common crawl overview page
Common Crawl releases a massive, up-to-date set of public data several times each year.

OpenAI hasn’t released the sources it’s using for GPT-4; it may very well be using the Common Crawl dataset again. Whether or not you agree with Common Crawl’s mission, it’s wise to block it if you want to keep your site’s writing from turning up in ChatGPT answers.

The process for blocking Common Crawl is exactly the same as blocking GPTBot. Go to your site’s control panel and find the robots.txt document in the root directory. Then, add the following two lines:

User-agent: CCBot

Disallow: /

Common Crawl is vocally compliant with the robots.txt standard, so unless the organization is lying through its teeth, this should keep its crawlers off your site. As before, you can allow or disallow it from specific parts of your website, as long as you have the directory names.

Can You Block Other LLM Crawlers?

The methods above are limited in scope. There’s no way to be totally sure the bots will comply with robots.txt, and they only work for web crawlers related to ChatGPT and Common Crawl. In theory, you can block any training data scraper if you know the name of its agent, but it’s not always that simple.

For one thing, other than OpenAI, none of the biggest companies in the AI space have released the user-agent names of their LLM bots. We have no idea which web crawler or crawlers are gathering data for Meta’s LLaMa or Anthropic’s Claude, though more open-source models like Falcon frequently use Common Crawl.

anthropic research page
Anthropic, a company founded specifically to research problems with OpenAI’s model,
nonetheless, has not released the name of the crawler for its Claude AI.

Other situations are more complex. While Google hasn’t released the name of the bot that gathers data for Bard, and Microsoft is likewise close-mouthed about its Bing crawler, there’s a good chance that language-scraping duties are handled by the same crawlers used to index pages for the search engines.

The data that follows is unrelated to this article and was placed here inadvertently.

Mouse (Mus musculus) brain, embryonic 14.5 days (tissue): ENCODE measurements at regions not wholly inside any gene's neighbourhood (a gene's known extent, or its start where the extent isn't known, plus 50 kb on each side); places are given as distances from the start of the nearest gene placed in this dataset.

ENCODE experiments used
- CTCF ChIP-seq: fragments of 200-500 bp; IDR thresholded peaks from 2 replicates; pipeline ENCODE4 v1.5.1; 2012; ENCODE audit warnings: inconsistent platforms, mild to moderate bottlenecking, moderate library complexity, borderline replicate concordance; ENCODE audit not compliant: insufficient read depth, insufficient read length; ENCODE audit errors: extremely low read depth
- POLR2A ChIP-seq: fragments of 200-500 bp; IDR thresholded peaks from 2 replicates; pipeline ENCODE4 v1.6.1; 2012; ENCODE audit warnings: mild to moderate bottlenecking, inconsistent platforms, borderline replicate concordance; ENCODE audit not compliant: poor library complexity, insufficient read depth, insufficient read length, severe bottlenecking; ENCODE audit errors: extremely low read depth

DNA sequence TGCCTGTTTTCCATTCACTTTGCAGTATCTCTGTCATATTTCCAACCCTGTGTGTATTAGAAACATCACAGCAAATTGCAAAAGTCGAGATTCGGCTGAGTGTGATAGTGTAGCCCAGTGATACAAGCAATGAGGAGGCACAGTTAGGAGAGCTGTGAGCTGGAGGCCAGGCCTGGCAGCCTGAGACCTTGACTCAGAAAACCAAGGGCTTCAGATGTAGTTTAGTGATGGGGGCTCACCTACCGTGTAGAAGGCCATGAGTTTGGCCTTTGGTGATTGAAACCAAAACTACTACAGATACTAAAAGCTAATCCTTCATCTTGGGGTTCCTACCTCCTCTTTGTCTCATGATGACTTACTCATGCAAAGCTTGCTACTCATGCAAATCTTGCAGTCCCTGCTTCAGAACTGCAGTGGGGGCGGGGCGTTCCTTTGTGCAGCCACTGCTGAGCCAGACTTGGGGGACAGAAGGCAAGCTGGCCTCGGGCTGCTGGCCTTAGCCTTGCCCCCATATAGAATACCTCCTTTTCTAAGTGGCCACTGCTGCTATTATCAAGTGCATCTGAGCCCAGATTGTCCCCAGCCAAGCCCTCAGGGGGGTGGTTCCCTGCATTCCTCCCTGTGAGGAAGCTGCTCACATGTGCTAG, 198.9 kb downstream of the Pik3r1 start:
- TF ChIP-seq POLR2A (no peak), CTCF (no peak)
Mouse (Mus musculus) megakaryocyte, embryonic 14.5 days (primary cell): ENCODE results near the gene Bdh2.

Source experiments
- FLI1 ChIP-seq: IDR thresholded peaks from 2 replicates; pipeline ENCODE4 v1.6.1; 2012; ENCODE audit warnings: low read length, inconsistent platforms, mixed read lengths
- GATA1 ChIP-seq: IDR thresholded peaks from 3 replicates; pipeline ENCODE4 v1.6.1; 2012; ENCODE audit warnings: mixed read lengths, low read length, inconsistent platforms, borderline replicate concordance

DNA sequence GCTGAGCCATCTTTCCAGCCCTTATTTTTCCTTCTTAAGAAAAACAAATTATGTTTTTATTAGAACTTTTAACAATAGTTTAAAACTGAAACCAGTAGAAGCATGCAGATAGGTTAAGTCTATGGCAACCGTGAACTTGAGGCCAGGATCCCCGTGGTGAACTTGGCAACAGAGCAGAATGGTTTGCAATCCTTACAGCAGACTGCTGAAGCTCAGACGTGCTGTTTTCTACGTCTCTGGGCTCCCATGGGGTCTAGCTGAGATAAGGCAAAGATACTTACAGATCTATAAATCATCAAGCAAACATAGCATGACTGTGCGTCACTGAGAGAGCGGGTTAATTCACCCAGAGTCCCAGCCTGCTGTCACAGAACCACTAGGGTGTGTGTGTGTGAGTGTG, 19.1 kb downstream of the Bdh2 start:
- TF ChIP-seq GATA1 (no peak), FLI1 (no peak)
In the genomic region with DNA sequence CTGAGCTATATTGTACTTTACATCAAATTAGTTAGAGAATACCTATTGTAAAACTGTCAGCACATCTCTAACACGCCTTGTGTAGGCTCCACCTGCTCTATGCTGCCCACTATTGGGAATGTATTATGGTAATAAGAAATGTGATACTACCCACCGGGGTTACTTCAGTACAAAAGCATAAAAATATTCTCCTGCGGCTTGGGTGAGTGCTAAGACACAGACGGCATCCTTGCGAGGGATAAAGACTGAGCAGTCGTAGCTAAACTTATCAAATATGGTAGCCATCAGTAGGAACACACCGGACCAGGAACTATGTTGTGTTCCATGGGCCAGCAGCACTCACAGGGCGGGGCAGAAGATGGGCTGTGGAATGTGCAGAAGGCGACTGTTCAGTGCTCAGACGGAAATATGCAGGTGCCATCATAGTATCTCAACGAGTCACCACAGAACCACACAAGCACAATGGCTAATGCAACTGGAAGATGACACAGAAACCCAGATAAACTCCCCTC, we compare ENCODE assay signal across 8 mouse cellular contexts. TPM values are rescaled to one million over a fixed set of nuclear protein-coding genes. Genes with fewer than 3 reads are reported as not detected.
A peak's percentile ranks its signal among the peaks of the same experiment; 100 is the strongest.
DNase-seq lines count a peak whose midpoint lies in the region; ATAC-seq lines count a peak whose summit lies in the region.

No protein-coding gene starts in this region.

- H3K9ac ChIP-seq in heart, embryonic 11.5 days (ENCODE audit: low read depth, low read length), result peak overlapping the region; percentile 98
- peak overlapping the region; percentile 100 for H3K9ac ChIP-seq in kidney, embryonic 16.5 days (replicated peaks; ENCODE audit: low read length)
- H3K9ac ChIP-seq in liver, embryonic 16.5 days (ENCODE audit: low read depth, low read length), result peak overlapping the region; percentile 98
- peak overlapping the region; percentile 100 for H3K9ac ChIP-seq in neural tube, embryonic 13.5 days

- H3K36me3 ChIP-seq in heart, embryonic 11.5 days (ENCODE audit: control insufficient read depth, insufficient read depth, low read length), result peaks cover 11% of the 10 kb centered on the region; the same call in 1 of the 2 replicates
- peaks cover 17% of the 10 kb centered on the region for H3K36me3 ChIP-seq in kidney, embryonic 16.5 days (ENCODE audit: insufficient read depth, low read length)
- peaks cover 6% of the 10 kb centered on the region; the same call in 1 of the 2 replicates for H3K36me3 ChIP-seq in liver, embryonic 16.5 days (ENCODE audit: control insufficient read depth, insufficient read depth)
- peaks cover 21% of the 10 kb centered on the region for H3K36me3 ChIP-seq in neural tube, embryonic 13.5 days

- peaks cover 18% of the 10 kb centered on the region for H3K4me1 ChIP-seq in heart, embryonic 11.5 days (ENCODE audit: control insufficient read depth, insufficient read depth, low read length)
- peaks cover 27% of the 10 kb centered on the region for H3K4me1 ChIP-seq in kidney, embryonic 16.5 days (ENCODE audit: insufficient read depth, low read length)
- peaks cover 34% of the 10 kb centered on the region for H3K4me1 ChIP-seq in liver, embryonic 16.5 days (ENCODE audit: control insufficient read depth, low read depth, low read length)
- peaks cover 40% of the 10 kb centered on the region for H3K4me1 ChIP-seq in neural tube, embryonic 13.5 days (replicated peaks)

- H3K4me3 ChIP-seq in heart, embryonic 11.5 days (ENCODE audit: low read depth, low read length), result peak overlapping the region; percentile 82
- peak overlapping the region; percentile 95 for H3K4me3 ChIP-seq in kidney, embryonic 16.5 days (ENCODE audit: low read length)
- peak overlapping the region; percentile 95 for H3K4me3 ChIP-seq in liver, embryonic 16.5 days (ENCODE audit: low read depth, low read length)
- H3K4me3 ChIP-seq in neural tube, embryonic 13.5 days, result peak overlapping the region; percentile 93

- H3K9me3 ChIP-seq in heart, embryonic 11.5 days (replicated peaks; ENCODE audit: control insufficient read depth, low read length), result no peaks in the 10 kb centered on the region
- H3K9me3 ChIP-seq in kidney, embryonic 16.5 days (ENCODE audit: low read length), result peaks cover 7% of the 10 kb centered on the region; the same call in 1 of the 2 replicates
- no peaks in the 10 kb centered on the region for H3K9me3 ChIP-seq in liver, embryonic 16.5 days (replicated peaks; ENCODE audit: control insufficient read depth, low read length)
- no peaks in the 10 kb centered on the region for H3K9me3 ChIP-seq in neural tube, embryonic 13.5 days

If you want to block your website from being used to train Bard and Bing, you run the risk of delisting your site from Google and Bing search results altogether — basically the worst thing you can do for your traffic, short of firing a handgun at your hosting server. It’s a naked act of hostage-taking by the search engines, but regular site owners aren’t without options.

How to Block Other LLM Crawlers: CAPTCHA

The simplest way to keep crawlers off your website is to use the same tricks that work against all bots. If you place the site behind a gate that requires human input, automated crawlers won’t be able to access it. The simplest such gate is a CAPTCHA — those “I’m not a robot” puzzles you have to solve on certain sites.

Google’s reCAPTCHA is the simplest solution to add a CAPTCHA to your site, though you’ll still have to get into the code. Go to the reCAPTCHA website and register your URL, then save the site key and secret key you receive. Next, add two lines of code to any page you want to block from bot access. Add this line between the <head> tags:

<script src=’’></script>

Then add this line in the place you want the CAPTCHA to appear, replacing the words “Your site key goes here” with the site key you got when you registered:

<div class=”g-recaptcha” data-sitekey=”Your site key goes here”></div>

There is a downside: no text behind a CAPTCHA can appear on a search engine. That’s why sites tend to only use CAPTCHA to protect personal accounts. However, it’s a good solution to protect parts of your website, even if you can’t cover the whole thing without getting delisted.

Until the other LLMs follow OpenAI’s lead and release the names of their web crawlers, your only other recourse is the law in your country. If you post a copyright disclosure on any page, and an AI chatbot combs that page to train AI systems, you can send a takedown notice to anyone whose AI-written content is too similar to yours.